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>> i'm very concerned. pretty alarmed by the potential risk. >> thank you, dr. narula. also good to have you here. country singer marin morris,
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this morning we are hearing from country music star marin morris as we count down to the country music awards, right here on cbs. >> she's nominated for female artist of the year. her new album "girl" debuted at number one.
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to now the 289-year-old singer-songwriter is using her voice to push for change in the music industry. ♪ girl, why don't you stop your crying ♪ >> i think that it's really an interesting time to be in music right now with all of the post me too conversations. it makes you recognize in yourself things that you've allowed that aren't acceptable. everything from a program director of a radio station hanging on you and being drunk and inappropriate to feeling like you have to laugh at someone's joke that isn't funny. i've learned that i don't have to do those things. ♪ i've cursed on a sunday, i've chooted and i've lied ♪
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women in country music have been grossly underrepresented when it comes to country radio. >> she's using everything she has to make sure it's constantly being talked about, and that's incredibly powerful. ♪ can i get a hallelujah can av i get an amen ♪ >> we wrote the song "flavor" for my record, there's a line in the bridge that says i won't play the victim, i don't fit that mold, but shut up and sing, hell no, i won't. ♪ do what i'm told, shut up and sing, well, hell, no, i won't ♪ it felt like a moment for me to be brave enough to say and put on a record and now sing in every live show. >> an openly gay americana singer brandy carlisle. >> nashville is known as being a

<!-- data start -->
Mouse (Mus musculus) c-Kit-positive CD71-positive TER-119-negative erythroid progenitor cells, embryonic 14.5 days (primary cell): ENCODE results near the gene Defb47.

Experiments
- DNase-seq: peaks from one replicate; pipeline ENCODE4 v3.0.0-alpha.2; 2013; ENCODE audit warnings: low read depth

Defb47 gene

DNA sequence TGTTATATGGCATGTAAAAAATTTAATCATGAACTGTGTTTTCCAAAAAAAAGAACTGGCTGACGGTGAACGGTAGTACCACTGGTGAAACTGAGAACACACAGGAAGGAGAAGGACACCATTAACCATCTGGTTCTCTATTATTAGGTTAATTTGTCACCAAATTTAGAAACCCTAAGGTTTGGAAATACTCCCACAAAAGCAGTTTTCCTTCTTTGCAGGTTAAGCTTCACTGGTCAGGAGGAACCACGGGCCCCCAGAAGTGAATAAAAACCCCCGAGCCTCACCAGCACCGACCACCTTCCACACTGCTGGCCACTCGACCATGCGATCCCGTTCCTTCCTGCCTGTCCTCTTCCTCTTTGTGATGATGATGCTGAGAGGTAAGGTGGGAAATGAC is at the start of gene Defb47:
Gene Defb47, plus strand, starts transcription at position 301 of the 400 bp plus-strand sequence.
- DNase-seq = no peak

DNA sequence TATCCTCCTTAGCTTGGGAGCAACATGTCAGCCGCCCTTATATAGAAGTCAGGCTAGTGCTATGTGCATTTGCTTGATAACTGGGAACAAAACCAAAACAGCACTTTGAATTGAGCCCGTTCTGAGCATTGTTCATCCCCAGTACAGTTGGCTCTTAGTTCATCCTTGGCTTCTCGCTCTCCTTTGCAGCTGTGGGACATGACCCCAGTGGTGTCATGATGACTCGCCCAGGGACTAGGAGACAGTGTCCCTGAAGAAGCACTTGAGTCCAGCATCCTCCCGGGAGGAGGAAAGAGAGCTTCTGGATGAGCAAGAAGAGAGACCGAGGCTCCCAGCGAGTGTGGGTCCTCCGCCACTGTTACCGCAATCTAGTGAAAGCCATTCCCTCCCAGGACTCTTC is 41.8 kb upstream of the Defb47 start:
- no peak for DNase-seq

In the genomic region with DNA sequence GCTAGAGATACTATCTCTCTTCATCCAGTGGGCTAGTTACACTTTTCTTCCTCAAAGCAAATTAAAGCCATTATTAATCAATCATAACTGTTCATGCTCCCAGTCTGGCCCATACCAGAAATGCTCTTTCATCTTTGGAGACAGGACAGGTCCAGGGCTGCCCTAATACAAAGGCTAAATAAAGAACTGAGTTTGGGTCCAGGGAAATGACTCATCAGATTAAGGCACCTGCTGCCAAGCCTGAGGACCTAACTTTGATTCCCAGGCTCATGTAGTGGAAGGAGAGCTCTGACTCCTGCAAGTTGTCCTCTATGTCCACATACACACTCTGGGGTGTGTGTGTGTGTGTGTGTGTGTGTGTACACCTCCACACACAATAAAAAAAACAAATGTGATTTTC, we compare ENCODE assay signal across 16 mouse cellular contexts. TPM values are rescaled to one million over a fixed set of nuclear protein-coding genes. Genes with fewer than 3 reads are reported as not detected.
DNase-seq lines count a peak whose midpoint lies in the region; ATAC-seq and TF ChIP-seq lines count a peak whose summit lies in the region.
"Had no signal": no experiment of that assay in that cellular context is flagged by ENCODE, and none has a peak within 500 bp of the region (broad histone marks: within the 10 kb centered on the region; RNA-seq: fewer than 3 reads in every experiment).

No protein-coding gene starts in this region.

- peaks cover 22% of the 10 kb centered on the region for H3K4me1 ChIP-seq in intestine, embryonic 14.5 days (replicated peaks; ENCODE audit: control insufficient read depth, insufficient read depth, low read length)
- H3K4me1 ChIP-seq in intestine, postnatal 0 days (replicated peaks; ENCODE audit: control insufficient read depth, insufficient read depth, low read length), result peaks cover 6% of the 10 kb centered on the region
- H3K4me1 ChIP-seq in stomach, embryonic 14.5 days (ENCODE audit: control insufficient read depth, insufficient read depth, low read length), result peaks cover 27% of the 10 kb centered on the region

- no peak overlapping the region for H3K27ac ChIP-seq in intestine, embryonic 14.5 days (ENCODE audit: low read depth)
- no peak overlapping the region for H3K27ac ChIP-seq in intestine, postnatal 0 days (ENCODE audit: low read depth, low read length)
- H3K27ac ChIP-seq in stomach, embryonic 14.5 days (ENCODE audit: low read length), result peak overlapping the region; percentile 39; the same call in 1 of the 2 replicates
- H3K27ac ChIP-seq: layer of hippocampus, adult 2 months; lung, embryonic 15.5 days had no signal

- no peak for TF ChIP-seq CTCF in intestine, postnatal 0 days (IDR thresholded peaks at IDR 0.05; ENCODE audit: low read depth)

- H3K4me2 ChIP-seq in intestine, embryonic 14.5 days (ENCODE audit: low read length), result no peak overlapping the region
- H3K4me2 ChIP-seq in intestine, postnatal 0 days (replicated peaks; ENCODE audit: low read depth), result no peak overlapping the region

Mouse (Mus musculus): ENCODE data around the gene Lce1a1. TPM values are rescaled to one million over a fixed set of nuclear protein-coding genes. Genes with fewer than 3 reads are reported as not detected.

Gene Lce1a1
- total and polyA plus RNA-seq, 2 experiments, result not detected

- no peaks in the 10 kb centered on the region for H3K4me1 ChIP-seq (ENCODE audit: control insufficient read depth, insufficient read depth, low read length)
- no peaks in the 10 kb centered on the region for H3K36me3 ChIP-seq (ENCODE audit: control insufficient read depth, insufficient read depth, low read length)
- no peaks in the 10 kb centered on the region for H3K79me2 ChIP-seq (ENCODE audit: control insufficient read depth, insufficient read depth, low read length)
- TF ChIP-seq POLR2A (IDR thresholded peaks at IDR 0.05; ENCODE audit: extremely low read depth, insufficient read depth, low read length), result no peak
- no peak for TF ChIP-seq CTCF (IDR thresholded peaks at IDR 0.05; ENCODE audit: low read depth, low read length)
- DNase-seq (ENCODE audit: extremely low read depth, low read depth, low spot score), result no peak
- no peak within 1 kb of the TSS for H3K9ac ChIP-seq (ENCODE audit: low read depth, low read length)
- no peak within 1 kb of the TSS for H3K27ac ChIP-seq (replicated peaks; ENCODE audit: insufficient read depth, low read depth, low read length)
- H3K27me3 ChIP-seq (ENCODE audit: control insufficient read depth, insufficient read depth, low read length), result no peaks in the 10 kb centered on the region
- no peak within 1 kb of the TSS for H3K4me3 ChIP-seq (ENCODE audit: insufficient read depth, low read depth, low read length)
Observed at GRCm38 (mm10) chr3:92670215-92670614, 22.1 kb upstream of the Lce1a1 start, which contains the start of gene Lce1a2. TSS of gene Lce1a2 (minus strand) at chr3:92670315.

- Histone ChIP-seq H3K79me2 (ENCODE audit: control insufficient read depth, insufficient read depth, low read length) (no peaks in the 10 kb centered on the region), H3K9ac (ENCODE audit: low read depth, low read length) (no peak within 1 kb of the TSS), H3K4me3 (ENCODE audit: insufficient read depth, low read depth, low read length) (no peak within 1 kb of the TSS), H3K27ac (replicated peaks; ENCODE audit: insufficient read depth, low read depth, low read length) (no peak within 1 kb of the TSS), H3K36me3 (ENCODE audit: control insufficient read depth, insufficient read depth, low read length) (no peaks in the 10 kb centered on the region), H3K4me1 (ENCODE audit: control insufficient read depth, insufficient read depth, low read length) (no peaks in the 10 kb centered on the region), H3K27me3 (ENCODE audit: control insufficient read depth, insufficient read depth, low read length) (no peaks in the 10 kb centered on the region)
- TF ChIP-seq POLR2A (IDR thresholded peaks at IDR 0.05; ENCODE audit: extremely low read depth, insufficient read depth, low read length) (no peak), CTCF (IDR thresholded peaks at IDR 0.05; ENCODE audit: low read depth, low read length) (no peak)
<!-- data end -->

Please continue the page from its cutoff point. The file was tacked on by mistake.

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little bit more of a conservative place, artists don't tend to tackle social issue, but it's also extremely groundbreaking, extremely inclusive. i just think that i've somehow been lucky in the risky moves i've made in my career, and my hope for country music is that it stays true to itself but also doesn't get left behind. >> it's easy to look at maren morris and say she's this overnight success, but she's been working hard at it for years since she was a teenager in local texas, playing in local bars. >> oh, my god. i tried out for every television talent show and i remember the cattle call auditions for "american idol." you get ten seconds in a row of four people for these like 25-year-old producers. they said none of us made it and you have to do the walk of shame
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like through the tunnel of the stadium and go back to the parking lot where your mom is parked and just, like, cry on the way home. ♪ baby, why don't you just meet me in the middle ♪ >> there are probably about a million times when maren morris could have said i'm sick of hearing no and stopped pursuing her dreams but she kept writing and now that she has a platform, no telling what she'll do next. >> singing is honestly my first love and always will be. i love writing songs. i love expressing my voice in that way. but there's just something so transcendent about being on stage and having a gift that moves people. >> she's just really impressive artist. i mean, in every way. she's so -- with she went to nashville to be a songwriter so she was writing for other people